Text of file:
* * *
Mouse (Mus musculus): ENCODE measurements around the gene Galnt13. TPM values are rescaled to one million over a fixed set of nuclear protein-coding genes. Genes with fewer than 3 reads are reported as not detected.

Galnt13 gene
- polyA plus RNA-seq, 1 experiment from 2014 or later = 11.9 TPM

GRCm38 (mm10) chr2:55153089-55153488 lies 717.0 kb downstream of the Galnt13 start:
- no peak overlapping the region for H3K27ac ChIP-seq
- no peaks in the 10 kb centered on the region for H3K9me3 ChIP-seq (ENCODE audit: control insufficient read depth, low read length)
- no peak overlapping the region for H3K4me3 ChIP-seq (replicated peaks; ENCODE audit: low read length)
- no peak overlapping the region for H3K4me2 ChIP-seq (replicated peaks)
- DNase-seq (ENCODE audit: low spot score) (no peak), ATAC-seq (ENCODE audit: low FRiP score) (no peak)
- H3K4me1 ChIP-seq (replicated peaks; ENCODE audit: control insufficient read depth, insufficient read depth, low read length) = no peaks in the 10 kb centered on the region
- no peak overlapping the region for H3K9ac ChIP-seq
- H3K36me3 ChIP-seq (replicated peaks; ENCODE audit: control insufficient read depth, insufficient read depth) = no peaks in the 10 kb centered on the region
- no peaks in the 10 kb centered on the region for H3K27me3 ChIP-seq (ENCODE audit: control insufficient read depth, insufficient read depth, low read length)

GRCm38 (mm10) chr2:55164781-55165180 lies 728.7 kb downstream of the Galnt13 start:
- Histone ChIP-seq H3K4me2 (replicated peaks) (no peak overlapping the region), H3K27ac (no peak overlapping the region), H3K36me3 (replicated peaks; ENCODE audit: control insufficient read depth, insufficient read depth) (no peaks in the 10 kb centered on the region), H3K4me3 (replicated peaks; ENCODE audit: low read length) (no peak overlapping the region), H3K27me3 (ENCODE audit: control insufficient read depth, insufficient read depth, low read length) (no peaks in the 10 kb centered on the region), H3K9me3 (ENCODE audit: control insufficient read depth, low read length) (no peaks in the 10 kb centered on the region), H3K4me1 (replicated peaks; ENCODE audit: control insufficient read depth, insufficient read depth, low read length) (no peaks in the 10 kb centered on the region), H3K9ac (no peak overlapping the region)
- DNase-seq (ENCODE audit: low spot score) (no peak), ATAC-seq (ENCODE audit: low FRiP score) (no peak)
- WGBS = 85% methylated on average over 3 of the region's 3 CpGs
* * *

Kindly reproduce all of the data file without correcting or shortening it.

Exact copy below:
Mouse (Mus musculus): ENCODE measurements around the gene Galnt13. TPM values are rescaled to one million over a fixed set of nuclear protein-coding genes. Genes with fewer than 3 reads are reported as not detected.

Galnt13 gene
- polyA plus RNA-seq, 1 experiment from 2014 or later = 11.9 TPM

GRCm38 (mm10) chr2:55153089-55153488 lies 717.0 kb downstream of the Galnt13 start:
- no peak overlapping the region for H3K27ac ChIP-seq
- no peaks in the 10 kb centered on the region for H3K9me3 ChIP-seq (ENCODE audit: control insufficient read depth, low read length)
- no peak overlapping the region for H3K4me3 ChIP-seq (replicated peaks; ENCODE audit: low read length)
- no peak overlapping the region for H3K4me2 ChIP-seq (replicated peaks)
- DNase-seq (ENCODE audit: low spot score) (no peak), ATAC-seq (ENCODE audit: low FRiP score) (no peak)
- H3K4me1 ChIP-seq (replicated peaks; ENCODE audit: control insufficient read depth, insufficient read depth, low read length) = no peaks in the 10 kb centered on the region
- no peak overlapping the region for H3K9ac ChIP-seq
- H3K36me3 ChIP-seq (replicated peaks; ENCODE audit: control insufficient read depth, insufficient read depth) = no peaks in the 10 kb centered on the region
- no peaks in the 10 kb centered on the region for H3K27me3 ChIP-seq (ENCODE audit: control insufficient read depth, insufficient read depth, low read length)

GRCm38 (mm10) chr2:55164781-55165180 lies 728.7 kb downstream of the Galnt13 start:
- Histone ChIP-seq H3K4me2 (replicated peaks) (no peak overlapping the region), H3K27ac (no peak overlapping the region), H3K36me3 (replicated peaks; ENCODE audit: control insufficient read depth, insufficient read depth) (no peaks in the 10 kb centered on the region), H3K4me3 (replicated peaks; ENCODE audit: low read length) (no peak overlapping the region), H3K27me3 (ENCODE audit: control insufficient read depth, insufficient read depth, low read length) (no peaks in the 10 kb centered on the region), H3K9me3 (ENCODE audit: control insufficient read depth, low read length) (no peaks in the 10 kb centered on the region), H3K4me1 (replicated peaks; ENCODE audit: control insufficient read depth, insufficient read depth, low read length) (no peaks in the 10 kb centered on the region), H3K9ac (no peak overlapping the region)
- DNase-seq (ENCODE audit: low spot score) (no peak), ATAC-seq (ENCODE audit: low FRiP score) (no peak)
- WGBS = 85% methylated on average over 3 of the region's 3 CpGs